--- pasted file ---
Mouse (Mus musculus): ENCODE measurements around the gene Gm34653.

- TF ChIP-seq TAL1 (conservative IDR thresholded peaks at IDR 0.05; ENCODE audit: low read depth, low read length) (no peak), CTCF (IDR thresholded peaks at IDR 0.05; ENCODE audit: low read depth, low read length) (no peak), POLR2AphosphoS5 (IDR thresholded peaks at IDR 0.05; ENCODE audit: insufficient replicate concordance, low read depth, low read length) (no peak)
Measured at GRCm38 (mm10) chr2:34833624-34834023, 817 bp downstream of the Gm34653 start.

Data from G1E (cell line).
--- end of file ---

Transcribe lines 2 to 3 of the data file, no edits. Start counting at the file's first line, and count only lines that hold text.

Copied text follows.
- TF ChIP-seq TAL1 (conservative IDR thresholded peaks at IDR 0.05; ENCODE audit: low read depth, low read length) (no peak), CTCF (IDR thresholded peaks at IDR 0.05; ENCODE audit: low read depth, low read length) (no peak), POLR2AphosphoS5 (IDR thresholded peaks at IDR 0.05; ENCODE audit: insufficient replicate concordance, low read depth, low read length) (no peak)
Measured at GRCm38 (mm10) chr2:34833624-34834023, 817 bp downstream of the Gm34653 start.